• Leduc County council will borrow $3.5 million from the province on behalf of the Leduc Foundation to finance their three-year affordable housing plan.

• The Leduc Public Library is offering an outreach service to the housebound.

• The City of Leduc is gathering feedback on changes to Leduc Assisted Transportation Services, including a possible fare reduction.

• A trial date has been set for an Edmonton man accused of stabbing a Co-op taxi driver in Nisku last month.

• Second Glance clothing has made a financial contribution to the upcoming Visualeyes Youth Conference, which aims to motivate local students and teach them about good decision making.

• In sports, the Chinese national curling teams have chosen Leduc as their training ground in the leadup to the 2010 Winter Olympics in Vancouver; the Red Deer Rebels and Edmonton Oil Kings played an exhibition game in Leduc last week; and a local track star placed fifth in his event at the recent Canada Games.

• Goofy Alberta musical comedy duo Lewis & Royal will play a free show in Leduc Sept. 19.

• Calmar is considering changing its water utilities bylaw to protect landlords whose tenants renege on their payments.

• A longtime employee of ATB Financial celebrated his retirement last week.

All this and more in the Sept. 11 issue of the Rep!

Friday, 4 September 2009

Weekly Roundup — Sept. 4

Here's what's making news in Leduc and area this week:

• Local school boards are waiting to find out how an $80 million cut to Alberta Education's budget announced last week will affect their operations this year.

• RCMP will be stepping up their presence in school zones this week to give drivers a refresher on speed limits.

• Laura profiles local punk band California Lane Change, who won the Battle of the Bands at Leduc's first Rock the Rails youth event Aug. 27. Also, check out our photo gallery with tons of pics from the event.

• Leduc County council has provided staff with guidelines for the county's 2010 budget, including a $250,000 contingency fund for Capital Region Board projects.

• Are you prepared to take up the Terry Fox challenge?

• Local school boards are updating their pandemic plans in advance of the fall flu season and are expected to include some guidelines for dealing with the H1N1 flu virus.

• Alex has a feature about Leduc County's Bridges mentorship program, which provides support and guidance for women living with fetal alcohol spectrum disorder.

• City of Leduc council turned down a request by the owners of the Prairie Professional building — partially destroyed by a June 12 fire — for more than $10,000 in tax relief.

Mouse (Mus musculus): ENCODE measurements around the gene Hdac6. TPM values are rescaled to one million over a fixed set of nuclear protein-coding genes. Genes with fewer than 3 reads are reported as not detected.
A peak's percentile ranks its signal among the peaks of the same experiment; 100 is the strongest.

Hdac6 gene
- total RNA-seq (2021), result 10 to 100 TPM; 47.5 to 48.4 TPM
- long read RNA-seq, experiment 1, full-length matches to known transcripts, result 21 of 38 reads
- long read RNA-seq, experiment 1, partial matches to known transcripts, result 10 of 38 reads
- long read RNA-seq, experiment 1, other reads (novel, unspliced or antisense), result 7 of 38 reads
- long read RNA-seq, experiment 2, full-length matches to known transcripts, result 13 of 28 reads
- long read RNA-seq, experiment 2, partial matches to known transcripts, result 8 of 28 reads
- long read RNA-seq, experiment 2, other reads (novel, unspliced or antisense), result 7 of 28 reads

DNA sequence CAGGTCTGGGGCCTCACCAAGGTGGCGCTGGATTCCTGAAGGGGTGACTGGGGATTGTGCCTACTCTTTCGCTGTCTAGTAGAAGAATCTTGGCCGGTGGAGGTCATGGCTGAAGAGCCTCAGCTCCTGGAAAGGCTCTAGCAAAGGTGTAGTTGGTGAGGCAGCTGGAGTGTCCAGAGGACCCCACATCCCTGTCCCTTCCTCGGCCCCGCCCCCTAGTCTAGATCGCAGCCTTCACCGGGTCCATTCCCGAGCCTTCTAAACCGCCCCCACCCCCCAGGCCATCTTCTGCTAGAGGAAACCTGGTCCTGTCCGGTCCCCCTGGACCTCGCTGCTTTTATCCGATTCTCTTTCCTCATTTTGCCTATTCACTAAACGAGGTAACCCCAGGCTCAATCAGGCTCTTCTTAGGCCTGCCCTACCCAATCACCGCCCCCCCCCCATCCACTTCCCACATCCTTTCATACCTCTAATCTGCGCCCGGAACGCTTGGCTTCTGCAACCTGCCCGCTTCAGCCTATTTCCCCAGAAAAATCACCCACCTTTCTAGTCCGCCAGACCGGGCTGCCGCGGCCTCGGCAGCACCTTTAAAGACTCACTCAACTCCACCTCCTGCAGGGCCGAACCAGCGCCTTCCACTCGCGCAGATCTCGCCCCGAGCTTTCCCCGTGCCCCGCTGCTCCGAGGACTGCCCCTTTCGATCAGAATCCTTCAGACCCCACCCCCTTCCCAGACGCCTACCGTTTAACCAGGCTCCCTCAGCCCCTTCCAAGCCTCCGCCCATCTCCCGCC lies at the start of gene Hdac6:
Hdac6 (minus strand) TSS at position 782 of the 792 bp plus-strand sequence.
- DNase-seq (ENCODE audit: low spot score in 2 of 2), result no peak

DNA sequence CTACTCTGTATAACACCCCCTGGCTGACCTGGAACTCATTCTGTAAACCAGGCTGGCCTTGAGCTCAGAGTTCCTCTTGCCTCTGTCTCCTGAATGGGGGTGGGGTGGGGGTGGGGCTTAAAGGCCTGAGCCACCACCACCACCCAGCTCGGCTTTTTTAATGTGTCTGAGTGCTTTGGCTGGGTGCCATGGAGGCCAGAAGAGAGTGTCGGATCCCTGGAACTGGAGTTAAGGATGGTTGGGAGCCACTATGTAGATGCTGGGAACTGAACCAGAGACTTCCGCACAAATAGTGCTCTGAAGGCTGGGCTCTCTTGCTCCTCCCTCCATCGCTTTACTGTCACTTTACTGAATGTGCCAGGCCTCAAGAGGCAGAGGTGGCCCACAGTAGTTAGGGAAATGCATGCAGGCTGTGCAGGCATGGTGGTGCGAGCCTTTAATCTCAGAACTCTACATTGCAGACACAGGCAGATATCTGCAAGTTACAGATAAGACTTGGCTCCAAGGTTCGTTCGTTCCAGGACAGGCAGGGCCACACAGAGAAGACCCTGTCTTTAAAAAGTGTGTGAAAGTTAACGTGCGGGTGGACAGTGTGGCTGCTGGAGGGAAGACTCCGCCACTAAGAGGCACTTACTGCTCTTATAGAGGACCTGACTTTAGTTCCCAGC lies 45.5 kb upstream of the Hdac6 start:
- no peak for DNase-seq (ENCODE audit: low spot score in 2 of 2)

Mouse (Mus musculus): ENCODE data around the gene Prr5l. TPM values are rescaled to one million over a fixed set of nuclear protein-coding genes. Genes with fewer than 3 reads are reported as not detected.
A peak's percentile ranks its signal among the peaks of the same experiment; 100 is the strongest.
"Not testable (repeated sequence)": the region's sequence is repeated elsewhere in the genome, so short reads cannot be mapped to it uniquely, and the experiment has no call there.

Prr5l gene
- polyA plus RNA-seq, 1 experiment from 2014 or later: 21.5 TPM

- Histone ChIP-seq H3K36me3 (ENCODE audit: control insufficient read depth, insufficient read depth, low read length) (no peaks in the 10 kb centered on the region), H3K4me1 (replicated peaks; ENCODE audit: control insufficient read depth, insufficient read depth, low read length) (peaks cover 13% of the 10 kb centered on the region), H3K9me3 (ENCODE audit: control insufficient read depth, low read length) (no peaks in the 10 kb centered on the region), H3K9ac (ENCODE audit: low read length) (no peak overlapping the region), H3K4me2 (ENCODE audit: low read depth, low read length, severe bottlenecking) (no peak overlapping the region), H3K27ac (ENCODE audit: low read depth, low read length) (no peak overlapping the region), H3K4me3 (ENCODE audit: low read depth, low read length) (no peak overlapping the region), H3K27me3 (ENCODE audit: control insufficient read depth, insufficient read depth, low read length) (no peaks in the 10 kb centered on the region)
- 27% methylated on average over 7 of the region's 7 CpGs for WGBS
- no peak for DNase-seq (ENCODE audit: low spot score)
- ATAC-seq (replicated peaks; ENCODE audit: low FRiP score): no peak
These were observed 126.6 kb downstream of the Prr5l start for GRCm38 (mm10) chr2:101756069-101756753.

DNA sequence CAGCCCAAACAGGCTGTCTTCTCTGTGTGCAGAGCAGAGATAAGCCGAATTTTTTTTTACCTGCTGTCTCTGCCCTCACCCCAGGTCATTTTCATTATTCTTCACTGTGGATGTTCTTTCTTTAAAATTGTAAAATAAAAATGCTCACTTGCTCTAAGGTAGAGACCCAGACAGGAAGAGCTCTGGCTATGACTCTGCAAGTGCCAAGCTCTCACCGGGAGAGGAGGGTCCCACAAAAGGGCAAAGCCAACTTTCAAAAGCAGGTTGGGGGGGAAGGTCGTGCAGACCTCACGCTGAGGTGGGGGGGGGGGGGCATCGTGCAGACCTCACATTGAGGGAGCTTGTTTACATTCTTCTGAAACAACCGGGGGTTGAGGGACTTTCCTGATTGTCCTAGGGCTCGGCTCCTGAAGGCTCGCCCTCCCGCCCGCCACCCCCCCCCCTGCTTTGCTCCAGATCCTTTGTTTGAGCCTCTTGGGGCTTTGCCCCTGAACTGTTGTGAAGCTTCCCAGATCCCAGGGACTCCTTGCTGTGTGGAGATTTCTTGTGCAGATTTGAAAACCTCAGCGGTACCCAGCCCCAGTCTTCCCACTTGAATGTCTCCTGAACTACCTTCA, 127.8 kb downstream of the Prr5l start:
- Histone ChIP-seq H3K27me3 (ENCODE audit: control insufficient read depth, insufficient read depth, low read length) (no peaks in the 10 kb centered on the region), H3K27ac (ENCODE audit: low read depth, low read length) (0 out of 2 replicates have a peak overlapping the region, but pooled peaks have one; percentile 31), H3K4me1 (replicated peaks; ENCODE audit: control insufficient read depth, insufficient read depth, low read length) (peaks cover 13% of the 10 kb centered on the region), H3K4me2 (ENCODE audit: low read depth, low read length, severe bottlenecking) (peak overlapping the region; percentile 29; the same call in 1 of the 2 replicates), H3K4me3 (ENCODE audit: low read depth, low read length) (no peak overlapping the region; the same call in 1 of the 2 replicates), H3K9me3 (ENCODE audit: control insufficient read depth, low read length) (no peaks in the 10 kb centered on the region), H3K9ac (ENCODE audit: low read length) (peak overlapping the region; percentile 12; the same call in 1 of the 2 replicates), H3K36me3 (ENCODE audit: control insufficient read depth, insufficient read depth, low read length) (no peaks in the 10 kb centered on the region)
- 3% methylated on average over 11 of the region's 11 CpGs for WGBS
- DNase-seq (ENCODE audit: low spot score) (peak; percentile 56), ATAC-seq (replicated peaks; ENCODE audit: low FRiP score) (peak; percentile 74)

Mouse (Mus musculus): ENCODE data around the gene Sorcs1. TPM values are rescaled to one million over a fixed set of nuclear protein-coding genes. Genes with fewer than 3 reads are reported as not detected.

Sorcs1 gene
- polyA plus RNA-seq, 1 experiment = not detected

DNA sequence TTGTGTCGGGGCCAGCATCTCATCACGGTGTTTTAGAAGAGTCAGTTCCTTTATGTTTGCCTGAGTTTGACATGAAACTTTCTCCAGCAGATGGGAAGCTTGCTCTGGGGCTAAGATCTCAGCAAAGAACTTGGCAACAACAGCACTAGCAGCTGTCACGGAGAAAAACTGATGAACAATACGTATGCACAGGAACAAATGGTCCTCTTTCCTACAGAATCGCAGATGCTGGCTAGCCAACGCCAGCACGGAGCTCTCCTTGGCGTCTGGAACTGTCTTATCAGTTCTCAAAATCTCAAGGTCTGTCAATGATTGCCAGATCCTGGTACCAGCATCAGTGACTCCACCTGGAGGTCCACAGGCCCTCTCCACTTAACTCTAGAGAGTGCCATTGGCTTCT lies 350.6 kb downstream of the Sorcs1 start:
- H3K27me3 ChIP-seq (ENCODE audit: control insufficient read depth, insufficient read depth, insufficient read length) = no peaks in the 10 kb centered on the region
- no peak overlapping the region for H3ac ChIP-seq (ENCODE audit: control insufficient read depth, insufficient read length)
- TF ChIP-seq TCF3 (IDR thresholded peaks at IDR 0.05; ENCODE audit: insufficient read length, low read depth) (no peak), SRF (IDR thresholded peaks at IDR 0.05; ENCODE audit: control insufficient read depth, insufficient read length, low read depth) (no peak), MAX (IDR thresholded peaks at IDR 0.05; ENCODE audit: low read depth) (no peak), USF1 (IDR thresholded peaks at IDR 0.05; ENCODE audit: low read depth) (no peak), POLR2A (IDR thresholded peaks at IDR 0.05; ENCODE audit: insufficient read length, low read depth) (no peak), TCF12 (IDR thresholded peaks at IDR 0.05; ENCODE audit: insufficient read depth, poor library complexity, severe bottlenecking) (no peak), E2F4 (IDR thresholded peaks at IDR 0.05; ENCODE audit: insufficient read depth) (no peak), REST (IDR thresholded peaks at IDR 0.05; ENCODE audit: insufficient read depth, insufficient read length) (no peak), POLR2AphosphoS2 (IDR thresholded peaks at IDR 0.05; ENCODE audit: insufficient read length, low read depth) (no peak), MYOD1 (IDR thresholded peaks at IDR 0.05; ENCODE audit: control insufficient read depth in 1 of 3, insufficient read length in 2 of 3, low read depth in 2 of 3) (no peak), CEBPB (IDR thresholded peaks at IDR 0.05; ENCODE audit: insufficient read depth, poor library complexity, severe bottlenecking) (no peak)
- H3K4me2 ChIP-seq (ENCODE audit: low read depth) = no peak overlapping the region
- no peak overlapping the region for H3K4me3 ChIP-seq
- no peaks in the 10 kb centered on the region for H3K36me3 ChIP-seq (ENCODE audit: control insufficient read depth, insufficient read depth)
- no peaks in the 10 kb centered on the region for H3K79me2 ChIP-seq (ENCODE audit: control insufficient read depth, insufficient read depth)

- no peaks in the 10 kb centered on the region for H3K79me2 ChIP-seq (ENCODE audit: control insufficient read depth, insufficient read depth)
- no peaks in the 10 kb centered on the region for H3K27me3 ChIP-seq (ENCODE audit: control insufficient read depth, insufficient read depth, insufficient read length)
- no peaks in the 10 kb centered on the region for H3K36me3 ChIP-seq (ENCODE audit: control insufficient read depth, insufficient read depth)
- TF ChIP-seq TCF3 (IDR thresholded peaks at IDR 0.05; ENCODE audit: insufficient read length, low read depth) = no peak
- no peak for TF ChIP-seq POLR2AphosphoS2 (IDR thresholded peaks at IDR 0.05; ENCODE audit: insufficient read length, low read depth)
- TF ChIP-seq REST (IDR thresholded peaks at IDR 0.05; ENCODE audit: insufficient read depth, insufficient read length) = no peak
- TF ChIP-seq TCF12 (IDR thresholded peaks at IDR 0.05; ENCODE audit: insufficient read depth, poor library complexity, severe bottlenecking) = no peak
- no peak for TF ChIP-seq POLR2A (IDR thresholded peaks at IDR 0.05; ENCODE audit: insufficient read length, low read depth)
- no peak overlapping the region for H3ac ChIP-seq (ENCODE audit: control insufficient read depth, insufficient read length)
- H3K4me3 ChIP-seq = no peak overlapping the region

• Leduc County and the Town of Beaumont are embarking on a joint sustainable growth study.

Construction is underway on a new elementary school in Thorsby.

• In sports, the Atlanta Thrashers have their eye on Leduc minor hockey alum Travis Toomey, who is heading to a scouting tournament this week.

• We have updates on the Bobcats', Wildcats and Ti-Cats' weekend football games; and despite not making the finals, the E2 Crude/West women's rugby team dominated in the B-division playoffs last week.

• And in your weekly crime and punishment update, a Leduc man racked up more than $3,000 in fines for playing his stereo too loud.

All this and more in the Sept. 4 Rep!

Wednesday, 2 September 2009

California Lane Change

Last week I attended the first ever Rock the Rails hosted by the City of Leduc. I didn't expect the turnout to be that great, and I was very wrong.
Not only were there some pretty great bands, the Skatepark was packed and there were several other activities.
Nine bands took part in a Battle of the Bands. The winner was a local group, California Lane Change.
They won over the crowd with two covers, Check Yes Juliet and The Middle, and with an original Stars and Swing Sets.
The had energy, stage presence and a huge crowd of girls screaming.
I met with them Monday night, and what I thought would be a quick 20 minute interview turned into a hour and a half.
These five guys are more than just a band, they are best friends.
With all the Will Ferrell movie quotes, different food combination explanations and debates about One Tree Hill and the OC, the time I spent with them didn't feel like an interview at all.
They all love music, sure they all love different types of music, but that's what makes a great band, different backgrounds.
These guys aren't in it for the fame or the fortune. They like music, hanging out with each other and having a good time, and that is what makes some of the best bands.
Joe, Kyle, Matt, Tyler and Kevin are talented guys who I expect to see a lot more of in the future.
Check out their Facebook group California Lane Change and become a fan to stay up to date with upcoming shows.

Back to books

Bells were ringing all over Leduc this morning as students headed back to school for another year. The Rep was out bright and early to capture some of the excitement.

Amber Mayer, Madison Pittman and Courtney Beierbach, all 11, are pleased to be at the top of the food chain as they enter Grade 5, their last year at East Elementary School.

Jayden Bayrack, 7, and younger brother Graysen, 4, couldn't wait to get back to East Elementary School. Graysen had been looking forward all summer to wearing his new Team Canada sweater.

Ceanna Brunes, 5, discovered the perfect cure for the first-day-of-kindergarten jitters: a hug from pal Emma Bianic, 6.